R Analytics will be applied to the case of energy systems (such as PV power plant  degradation, and building energy efficiency) over time, by analyzing system responses, combined with results of experiments to identify fundamental principles that are statistically significant in the observed system performance.  And it will be applied to manufacturing systems to understand the principles of statistical process control and identify critical factors of variability and uniformity.
      • Learning Outcomes:
        • Familiarity with R Statistics, scripting, functions, packages, automated data analysis.
        • Familiarity with exploratory data analysis, statistical model building
        • Applications of domain knowledge and statistical analytics to identify important predictors and develop initial predictive models
      • Dataset characteristics will include:
        • Variety of types of information, including both, structured and unstructured data,
        • Volume: Data from human sources (vendors, suppliers, distributors, customers, etc.) and sensor networks of the energy system of the factory,  both small and large data volumes.
        • Velocity: Energy system and manufacturing supply chain changes will be included.
  • Health
    • SYBB 311: Survey of Bioinformatics (4)
      • This course is offered as four separate 1-month long units (1 credit each). These courses are designed to take a student through the entire workflow of a bioinformatics research project - from data collection to data integration, to research applications. Graduate students can select specific units based on their needs. The overall course grade will be an average of the unit grades.
        • Technologies in Bioinformatics;
        • Data Integration in Bioinformatics;
        • Translational Bioinformatics; and
        • Programming for Bioinformatics.
      • Course Unit Descriptions:
        • 311/411A: Technologies in Bioinformatics: This course introduces students to the high-throughput technologies used to collect data for applications in genomics, proteomics, and metabolomics (e.g. mass spectrometry; gene sequencing; yeast-two-hybrid; microarrays).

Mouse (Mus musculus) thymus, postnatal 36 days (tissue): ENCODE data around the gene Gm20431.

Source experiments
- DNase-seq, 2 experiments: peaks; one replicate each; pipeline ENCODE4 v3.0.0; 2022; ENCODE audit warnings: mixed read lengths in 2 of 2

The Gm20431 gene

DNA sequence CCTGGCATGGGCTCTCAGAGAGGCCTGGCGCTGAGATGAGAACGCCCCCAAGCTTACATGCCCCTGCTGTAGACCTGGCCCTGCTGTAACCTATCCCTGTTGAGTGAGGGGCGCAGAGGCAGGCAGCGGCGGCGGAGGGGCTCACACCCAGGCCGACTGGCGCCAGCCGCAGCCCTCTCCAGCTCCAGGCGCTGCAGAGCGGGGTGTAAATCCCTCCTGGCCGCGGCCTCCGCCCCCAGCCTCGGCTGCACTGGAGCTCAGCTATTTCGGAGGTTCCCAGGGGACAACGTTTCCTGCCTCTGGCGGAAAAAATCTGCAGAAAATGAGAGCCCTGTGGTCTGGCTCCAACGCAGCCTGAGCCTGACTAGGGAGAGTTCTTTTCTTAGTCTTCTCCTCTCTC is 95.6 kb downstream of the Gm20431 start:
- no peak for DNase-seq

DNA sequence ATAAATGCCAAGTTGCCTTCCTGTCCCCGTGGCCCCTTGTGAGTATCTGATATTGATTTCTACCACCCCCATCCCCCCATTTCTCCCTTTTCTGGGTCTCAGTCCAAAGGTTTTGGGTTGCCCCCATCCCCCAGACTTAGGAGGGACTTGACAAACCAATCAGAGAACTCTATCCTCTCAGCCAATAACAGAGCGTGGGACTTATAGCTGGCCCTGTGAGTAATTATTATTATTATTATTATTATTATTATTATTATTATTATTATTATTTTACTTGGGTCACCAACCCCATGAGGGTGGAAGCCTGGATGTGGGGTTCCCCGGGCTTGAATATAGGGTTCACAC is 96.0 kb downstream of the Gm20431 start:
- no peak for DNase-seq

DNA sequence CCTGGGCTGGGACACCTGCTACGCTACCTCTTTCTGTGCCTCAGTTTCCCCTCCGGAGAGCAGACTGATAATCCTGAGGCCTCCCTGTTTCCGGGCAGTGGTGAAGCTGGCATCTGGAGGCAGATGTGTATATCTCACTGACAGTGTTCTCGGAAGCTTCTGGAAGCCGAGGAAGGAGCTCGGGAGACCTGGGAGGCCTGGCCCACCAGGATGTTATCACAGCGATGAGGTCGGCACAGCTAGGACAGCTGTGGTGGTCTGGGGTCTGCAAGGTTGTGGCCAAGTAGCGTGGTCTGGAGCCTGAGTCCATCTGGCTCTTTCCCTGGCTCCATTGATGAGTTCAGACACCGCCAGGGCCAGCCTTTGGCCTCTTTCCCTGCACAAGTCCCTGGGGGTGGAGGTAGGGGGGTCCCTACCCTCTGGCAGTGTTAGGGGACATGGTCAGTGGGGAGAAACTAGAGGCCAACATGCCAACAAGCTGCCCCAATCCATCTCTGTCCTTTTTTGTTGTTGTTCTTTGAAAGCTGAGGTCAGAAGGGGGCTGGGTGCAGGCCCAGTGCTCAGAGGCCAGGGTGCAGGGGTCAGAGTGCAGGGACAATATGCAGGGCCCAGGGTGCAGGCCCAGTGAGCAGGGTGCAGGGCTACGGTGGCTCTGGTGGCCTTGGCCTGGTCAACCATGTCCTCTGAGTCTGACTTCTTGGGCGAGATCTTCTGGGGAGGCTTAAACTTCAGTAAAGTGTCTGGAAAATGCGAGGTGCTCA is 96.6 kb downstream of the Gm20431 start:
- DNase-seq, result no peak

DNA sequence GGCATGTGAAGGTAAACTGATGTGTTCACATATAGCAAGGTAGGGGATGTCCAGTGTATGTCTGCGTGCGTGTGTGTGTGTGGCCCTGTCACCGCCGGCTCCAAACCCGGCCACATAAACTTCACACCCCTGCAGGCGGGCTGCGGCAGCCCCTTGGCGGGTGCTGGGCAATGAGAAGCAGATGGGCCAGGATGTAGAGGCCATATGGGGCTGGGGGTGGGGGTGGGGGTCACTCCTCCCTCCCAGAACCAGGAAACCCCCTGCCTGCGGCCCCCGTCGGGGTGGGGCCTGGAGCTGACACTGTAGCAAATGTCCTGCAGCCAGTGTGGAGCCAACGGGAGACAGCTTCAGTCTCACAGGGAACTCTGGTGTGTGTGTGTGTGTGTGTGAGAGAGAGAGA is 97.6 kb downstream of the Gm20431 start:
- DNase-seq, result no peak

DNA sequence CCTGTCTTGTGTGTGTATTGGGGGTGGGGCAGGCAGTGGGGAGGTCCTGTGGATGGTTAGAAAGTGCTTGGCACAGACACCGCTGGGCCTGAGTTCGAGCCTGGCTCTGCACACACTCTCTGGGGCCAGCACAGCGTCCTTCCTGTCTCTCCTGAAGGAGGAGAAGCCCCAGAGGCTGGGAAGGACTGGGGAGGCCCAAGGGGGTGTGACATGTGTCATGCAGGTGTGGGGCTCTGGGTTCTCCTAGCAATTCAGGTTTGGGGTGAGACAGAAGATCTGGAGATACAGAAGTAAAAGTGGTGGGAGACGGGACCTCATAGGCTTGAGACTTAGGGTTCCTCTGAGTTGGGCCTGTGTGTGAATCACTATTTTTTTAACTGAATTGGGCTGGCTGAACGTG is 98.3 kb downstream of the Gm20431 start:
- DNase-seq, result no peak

• 311/411B: Data Integration in Bioinformatics: This course introduces students to the conceptual models used to integrate and interpret data collected by high-throughput technologies. These models range from knowledge organization structures (e.g. biomedical ontologies) to models of interaction (e.g. gene coexpression networks or protein interaction networks), as well as statistical concepts for dealing with such data.
        • 311/411C: Translational Bioinformatics: This course introduces students to the clinical and real-world applications of bioinformatics, e.g. pharmacogenomics, GWAS of particular diseases, personalized medicine, systems medicine, microbiome analysis, etc. This course shows students how bioinformatic technologies and methods of data integration can be combined for various applications in biomedical research.
        • 311/411D: Programming for Bioinformatics: This course will serve as a basic introduction to 1-2 programming languages, focusing on the applications, tools, and packages specifically related to bioinformatics. R, Python, Java, C++, and/or Perl may be taught as the instructor sees fit.
    • SYBB 321: Clinical Informatics at the Bedside and the Bench Part I (3)
      • This two-semester series provides students with an overview of the field of clinical informatics, focusing on the content areas outlined by the American Medical Informatics Association; the first semester will emphasize the use of informatics in clinical settings (i.e. "the bedside"), and the second semester will emphasize the use of informatics in public health, epidemiology, and translational bioinformatics (i.e. "the bench"). Through lectures, readings, and projects, students will learn to approach problems in clinical medicine through the lens of informatics, the science of information, with a focus on applications over theory. As clinical informatics revolves around the development and use of electronic medical records (EMRs), students will be familiarized with EMRs through a hands-on lab simulating clinical workflows.
    • NUND403B
  • Business
    • MKMR 201
      • This is an introductory marketing course designed to provide students with the concepts and theories necessary for understanding the fundamental principles of marketing and its role in any organization. Students will learn concepts such as marketing orientation, marketing-mix, relationship marketing and service logic, as well as behavioral theories of customer response and strategic frameworks for customer brand management. Students develop capabilities for understanding marketing issues in real world situations and to create and implement basic marketing plans.

Harnessing the resources of faculty expertise in materials science, electrical engineering and computer science, mechanical and aerospace engineering, systems biology, design and innovation, economics, finance and astronomy, the Applied Data Science minor teaches essential tools and applications within each domain area. This includes:

  • data management: Datastores, sources, streams
  • distributed computing: local and distributed computing (including Hadoop and other cloud computing)
  • informatics, ontology, query: including search, data assembly and annotation
  • statistical analytics: including tools such as high-level scripting languages such as R statistics, Python and Ruby